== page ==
Schaeffer does not address Vico’s interest in The Homeric Question. Nonetheless, when he writes of this Neapolitan legal oral performative culture that prevailed before 1703 as “a sediment formed by a sequence of different political, social, and legal formations,” his metaphor virtually calls forth Nagy’s five-stage Homeric paradigm, which hypothesizes a persistent “multiformity” (Albert Lord’s term), even during periods of predominant crystallization and fixation (cf. Nagy’s Periods 4 and 5) that have culminated in the canonical Homer. To support this comparison, I again cite a passage I quoted earlier from Nagy’s Homeric Questions concerning the mythic interpretation of lawgivers throughout the Greco-Roman continuum:

Notice also that Nagy’s point about the centrality of mythically based “customary law” (nómos) in Ancient Greece and Rome bears a wonderful affinity with Pompa’s assessment of Vico’s far-sighted perspective on Homer’s “multeity-in-unity”: “Vico … [concludes] that the Iliad and the Odyssey are products of different historical societies.” [5] On the ground assumption that Vico was driven by an unflagging desire to be recognized as a jurisprudential theorist on a par with Grotius and von Pufendorf, Schaeffer’s background information provides a basis for reinterpreting Vico’s embedding of “The Homeric Question” in the Scienza Nuova as a dominant cultural Tendenz. The autochthonous Neapolitan dependence on oral argument provides a verum/factum proof clarifying the otherwise rather fuzzy issue of why Vico feels the need to make Homer part of a work nominally applying science to history. Vico’s preliterate rapsòdi are “made possible” as archetypes, not only of the Neapolitan cantastorie, but also of the Neapolitan togati, who, like Nagy’s archaic creators of Homeric song, took pride in composing and orally performing ex tempore. The function of the togato was to use the forensic tekhnē he had learned after years of apprenticeship to apply pertinent unwritten law (a specialized form of the favola, if you will) to specific cases. Thus a successful togato not only had to be creative and resourceful, like polumētis Odysseus, but ideally possessed a memory worthy of Demodokos or Phemios. Schaeffer remarks:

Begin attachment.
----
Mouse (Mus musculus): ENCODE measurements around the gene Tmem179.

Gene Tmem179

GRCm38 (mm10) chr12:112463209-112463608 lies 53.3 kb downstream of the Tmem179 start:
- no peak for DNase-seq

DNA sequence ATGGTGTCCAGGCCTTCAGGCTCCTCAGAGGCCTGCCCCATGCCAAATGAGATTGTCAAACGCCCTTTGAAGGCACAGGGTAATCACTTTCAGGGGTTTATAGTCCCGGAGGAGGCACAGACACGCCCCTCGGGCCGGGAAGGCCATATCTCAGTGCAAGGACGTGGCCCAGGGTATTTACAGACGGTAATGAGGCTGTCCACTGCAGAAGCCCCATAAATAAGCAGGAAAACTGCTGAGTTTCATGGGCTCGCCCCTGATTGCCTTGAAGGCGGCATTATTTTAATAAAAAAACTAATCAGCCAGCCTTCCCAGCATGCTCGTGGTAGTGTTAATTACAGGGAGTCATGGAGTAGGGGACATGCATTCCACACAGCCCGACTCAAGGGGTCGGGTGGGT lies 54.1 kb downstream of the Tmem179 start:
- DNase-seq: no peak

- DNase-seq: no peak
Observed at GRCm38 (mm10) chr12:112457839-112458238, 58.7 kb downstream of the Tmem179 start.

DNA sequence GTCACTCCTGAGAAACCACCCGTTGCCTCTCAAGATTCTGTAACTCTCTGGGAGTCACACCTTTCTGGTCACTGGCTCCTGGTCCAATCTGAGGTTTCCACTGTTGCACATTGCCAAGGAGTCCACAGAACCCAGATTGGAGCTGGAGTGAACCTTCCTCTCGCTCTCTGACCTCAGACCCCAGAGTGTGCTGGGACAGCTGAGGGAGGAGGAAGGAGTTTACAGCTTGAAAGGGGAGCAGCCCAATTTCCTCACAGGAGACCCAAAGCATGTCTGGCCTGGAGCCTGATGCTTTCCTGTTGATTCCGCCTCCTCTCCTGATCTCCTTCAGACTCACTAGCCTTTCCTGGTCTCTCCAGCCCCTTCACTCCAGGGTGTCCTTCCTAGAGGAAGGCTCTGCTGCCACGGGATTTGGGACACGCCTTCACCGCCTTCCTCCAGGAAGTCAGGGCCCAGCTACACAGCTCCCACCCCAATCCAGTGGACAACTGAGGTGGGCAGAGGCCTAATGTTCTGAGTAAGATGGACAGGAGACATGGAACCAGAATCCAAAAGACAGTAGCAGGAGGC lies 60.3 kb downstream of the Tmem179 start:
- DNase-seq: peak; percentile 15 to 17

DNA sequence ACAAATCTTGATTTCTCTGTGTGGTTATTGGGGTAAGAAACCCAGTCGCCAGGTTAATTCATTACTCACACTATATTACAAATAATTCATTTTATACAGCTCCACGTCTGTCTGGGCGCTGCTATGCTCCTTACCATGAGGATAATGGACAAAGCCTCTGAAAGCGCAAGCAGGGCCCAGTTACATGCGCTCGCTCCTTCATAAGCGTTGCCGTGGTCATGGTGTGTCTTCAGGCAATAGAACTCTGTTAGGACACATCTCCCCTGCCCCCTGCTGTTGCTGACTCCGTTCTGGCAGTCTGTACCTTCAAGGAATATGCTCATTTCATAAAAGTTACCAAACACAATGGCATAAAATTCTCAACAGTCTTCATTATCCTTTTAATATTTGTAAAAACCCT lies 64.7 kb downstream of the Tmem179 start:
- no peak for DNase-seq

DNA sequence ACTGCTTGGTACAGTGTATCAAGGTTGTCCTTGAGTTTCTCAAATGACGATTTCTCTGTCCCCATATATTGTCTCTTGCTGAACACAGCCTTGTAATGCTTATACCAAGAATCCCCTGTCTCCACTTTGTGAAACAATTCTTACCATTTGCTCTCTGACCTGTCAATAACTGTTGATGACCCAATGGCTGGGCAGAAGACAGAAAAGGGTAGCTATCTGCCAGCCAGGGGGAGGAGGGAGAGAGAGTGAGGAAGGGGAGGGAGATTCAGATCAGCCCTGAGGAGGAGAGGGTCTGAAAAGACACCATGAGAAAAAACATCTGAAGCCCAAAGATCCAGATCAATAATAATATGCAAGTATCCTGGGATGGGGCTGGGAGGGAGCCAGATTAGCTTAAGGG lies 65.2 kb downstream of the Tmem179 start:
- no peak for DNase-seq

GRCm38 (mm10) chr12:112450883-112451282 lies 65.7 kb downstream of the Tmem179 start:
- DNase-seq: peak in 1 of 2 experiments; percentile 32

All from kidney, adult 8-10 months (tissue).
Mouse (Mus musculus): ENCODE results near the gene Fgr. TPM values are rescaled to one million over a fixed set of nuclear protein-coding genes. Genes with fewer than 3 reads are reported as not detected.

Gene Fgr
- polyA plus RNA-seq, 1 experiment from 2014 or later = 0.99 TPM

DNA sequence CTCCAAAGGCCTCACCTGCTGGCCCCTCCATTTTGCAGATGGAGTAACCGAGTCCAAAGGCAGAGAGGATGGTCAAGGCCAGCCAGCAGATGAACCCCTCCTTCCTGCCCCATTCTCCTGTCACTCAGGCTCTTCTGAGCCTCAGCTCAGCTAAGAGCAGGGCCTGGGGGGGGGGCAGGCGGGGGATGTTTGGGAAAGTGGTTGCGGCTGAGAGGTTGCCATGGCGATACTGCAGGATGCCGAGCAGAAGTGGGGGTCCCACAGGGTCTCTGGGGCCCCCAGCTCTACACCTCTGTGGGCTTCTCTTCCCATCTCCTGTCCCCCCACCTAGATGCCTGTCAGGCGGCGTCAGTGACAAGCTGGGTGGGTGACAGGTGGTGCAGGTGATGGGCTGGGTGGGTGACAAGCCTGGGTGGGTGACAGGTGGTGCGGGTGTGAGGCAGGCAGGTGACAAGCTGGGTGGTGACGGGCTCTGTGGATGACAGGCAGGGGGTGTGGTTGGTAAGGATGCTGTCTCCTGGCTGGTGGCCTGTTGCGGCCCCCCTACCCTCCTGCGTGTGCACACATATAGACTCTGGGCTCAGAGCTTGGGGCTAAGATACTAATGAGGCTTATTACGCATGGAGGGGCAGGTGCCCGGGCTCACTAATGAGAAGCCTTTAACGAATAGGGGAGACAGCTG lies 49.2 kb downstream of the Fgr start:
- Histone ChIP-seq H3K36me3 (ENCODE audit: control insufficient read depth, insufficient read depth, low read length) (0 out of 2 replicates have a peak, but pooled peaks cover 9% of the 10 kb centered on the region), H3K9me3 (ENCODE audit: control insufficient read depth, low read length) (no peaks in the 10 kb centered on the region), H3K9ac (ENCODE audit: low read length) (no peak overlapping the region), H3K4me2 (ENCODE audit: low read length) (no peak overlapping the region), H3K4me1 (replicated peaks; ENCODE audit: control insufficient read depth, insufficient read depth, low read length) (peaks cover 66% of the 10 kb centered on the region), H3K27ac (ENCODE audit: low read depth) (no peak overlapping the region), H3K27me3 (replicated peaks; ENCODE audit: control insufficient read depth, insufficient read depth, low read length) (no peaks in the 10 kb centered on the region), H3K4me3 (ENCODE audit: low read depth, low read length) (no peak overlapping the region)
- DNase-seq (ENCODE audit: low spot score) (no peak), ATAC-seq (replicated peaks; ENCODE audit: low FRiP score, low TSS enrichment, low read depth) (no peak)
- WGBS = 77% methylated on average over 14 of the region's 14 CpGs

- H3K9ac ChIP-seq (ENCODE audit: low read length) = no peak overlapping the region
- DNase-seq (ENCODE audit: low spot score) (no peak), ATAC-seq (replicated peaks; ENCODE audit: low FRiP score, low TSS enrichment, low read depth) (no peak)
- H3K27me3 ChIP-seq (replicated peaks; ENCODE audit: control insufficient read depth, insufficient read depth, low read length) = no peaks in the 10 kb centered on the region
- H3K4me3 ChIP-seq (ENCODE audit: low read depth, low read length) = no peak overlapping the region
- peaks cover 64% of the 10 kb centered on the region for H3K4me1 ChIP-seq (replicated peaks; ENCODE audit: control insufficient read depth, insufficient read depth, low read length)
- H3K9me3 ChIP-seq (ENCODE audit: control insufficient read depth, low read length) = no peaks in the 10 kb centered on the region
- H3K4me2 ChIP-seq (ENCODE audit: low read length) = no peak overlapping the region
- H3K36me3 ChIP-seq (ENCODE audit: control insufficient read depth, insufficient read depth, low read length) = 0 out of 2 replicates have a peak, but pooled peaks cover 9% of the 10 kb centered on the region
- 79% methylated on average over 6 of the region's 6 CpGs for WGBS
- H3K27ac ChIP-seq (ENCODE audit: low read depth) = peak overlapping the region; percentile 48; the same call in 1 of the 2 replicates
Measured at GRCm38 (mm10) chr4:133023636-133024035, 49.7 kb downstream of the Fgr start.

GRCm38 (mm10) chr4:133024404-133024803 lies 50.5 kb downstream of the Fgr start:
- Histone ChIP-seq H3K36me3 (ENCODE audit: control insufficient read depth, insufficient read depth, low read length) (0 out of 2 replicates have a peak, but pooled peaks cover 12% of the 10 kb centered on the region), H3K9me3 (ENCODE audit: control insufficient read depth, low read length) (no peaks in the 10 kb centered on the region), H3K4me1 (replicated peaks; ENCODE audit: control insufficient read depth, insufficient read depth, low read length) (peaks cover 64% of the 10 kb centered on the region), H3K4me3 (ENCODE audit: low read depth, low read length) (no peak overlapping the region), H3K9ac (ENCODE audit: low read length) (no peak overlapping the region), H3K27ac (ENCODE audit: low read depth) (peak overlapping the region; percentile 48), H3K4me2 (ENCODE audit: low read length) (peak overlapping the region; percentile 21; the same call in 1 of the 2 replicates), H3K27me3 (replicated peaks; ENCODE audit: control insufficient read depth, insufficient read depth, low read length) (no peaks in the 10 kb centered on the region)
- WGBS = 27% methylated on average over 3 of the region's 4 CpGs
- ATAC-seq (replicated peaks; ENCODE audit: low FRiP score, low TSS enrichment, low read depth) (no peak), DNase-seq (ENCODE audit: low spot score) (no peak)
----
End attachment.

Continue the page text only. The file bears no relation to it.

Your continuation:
Schaeffer’s characterization of the togato brings to mind all three major Achaean heroes. Besides Odysseus, there are Achilles, the native Thracian (mercenary?) who leads the Myrmidons against the Trojans on behalf of the Achaeans, and Agamemnon, whom the Homeric poet gives the epithet ánax andrôn “king of men,” and who leads the expedition against Troy not only because he is the brother of Helen’s husband Menelaus, but also because he has the most ships under his command. I propose that in these figures Vico has available Homeric caratteri for both the condottiere and the barone of early eighteenth-century Naples.